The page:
Now, grab your scissors or sharp box-cutting knife and make the cut. Remember, a clean, straight cut here sets the stage for a smoother installation process later. Imagine each strap as a vital thread in the fabric of your chair’s new life, each cut paving the way for a rebirth of comfort and style.

Attaching Clips and Securing the Webbing

Once your webbing has been accurately cut, the next step involves attaching the clips.

When you secure the clip with the vise, ensure it’s properly attached.

Do the same for the other end, making sure both clips are tight and in place.

With someone’s help, it’s time to attach the webbing to the chair frame.

Fit each strap by sliding the clips into the correct slots on the frame, listening for a click to confirm each is secure.

Continue this method, strap by strap, until the chair’s structure is fully supported and flexible. Attaching each clip gets you one step closer to restoring your chair’s comfort, preparing it to serve as a relaxing spot again.

Replace Old Rubber Webbing Mid Century Chair

Finishing Touches and Maintenance Tips

Voilà! With the chair rewebbing complete, it’s time to welcome back the charm and support of your chair.

Sink into it and savor the moment; your project is a success! To ensure your masterpiece stands the test of time, treat it with care.

Steer clear of loading it with heavy items and keep an eagle eye on any signs of wear.

Regular check-ups will help you catch any stretch or strain early, keeping your chair in tip-top shape for countless cozy moments ahead. 


  • 2 inch Rubber Pirelli webbing. I got my webbing here. You can find it in pre-cut lengths on Amazon and even on Etsy.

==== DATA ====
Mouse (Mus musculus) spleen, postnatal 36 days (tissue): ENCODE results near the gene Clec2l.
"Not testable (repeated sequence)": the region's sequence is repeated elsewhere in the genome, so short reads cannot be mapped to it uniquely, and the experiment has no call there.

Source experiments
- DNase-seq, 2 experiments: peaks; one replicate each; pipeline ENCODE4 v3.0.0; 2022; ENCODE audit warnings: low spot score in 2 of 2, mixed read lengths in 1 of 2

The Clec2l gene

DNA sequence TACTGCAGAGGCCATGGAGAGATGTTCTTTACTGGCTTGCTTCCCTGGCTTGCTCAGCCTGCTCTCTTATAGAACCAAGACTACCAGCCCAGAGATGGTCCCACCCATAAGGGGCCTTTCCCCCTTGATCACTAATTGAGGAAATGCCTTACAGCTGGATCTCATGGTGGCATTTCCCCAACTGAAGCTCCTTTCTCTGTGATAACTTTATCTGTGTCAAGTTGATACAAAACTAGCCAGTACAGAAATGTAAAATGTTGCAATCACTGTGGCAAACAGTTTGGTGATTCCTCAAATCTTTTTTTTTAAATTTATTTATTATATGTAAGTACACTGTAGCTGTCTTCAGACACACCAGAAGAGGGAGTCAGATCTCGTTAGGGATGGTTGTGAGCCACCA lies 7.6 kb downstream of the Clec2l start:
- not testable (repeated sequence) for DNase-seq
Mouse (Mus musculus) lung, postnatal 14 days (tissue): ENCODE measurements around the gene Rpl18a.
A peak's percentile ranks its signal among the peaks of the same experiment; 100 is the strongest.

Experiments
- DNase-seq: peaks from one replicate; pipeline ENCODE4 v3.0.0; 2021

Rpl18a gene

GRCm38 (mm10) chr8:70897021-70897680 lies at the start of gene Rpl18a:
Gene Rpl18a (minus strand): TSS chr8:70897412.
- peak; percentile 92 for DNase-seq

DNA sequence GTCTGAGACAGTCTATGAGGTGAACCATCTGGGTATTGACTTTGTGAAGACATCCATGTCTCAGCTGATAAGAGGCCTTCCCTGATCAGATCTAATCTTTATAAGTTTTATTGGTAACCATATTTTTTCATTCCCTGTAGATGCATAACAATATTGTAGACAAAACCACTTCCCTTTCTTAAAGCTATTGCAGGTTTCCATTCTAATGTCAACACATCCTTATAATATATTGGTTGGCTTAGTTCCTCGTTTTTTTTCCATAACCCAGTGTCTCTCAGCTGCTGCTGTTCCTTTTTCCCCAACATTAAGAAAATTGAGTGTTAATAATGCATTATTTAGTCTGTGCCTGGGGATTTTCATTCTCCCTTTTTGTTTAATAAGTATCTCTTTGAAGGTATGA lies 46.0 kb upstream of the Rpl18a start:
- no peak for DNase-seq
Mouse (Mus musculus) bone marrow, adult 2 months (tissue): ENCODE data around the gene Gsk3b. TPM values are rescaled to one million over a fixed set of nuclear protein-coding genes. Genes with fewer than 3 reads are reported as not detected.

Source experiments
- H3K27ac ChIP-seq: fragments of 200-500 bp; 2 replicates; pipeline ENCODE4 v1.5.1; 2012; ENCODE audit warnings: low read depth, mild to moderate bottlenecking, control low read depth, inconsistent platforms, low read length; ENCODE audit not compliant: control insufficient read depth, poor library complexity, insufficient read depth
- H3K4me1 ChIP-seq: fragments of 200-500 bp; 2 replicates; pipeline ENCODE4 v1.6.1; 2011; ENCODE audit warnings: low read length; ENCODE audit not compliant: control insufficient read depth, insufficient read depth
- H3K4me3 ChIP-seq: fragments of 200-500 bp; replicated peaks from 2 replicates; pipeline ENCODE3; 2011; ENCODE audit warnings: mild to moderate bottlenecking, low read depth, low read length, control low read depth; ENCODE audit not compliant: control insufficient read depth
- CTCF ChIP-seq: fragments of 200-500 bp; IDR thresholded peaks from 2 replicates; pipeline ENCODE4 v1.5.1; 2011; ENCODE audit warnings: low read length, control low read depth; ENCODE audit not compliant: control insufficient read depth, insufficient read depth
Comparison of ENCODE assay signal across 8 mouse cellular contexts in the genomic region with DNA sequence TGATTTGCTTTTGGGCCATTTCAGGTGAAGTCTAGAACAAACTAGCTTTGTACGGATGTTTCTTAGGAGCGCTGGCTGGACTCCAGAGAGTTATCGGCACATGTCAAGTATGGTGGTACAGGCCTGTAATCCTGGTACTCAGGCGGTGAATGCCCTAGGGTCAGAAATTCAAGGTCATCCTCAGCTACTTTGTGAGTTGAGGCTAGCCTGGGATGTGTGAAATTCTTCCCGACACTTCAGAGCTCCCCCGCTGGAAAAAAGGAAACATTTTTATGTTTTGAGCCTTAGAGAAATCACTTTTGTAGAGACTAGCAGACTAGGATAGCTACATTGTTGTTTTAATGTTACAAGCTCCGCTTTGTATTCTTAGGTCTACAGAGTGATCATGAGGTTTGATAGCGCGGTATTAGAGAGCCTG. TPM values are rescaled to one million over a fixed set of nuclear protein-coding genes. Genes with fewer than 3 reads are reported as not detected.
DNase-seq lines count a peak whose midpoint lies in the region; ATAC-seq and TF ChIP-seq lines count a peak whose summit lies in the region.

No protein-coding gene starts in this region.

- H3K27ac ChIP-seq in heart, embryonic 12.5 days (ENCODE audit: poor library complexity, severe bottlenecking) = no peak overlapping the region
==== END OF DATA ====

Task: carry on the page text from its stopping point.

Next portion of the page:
• Webbing Clips for rubber webbing (two for each strap)
  • Tape measure
  • Carpenter’s Square (or anything that will help you cut the straps at a 90 degree angle)
  • Pencil or pen
  • Bench vise
  • A really good pair of scissors or a sharp box-cutting knife.
  • An extra set of hands. This project is really hard to do alone.


Investigate how the chair was meant to be webbed. 

Replace Old Rubber Webbing Mid Century Chair

To do this, remove the cushions so you can see the complete structure of the chair. My chair was made with one long groove on the back and front. This is where the webbing clips will be inserted. So that means my chair was made to have its webbing straps go from front to back only.

The number of straps is determined by the length of the slot on your chair and how much space you prefer between each slot. Your chair might have a specific number of smaller slots/grooves. If the slots are not open all the way through to the bottom, you need clips on the ends of your straps. I have also seen versions of these chairs that have slots/grooves on all four sides.

Replace Old Rubber Webbing Mid Century Chair

If this is your chair, you will have a determined number of straps of each side and they will be woven.

Measure the distance between your slots.

Replace Old Rubber Webbing Mid Century Chair

The length of the groove on my chair is 15 inches. The rubber webbing is 2 inches wide. I decided to use six 2″ straps with less than an inch between each strap. Since I don’t have grooves on all four sides I won’t be weaving the webbing.

Replace Old Rubber Webbing Mid Century Chair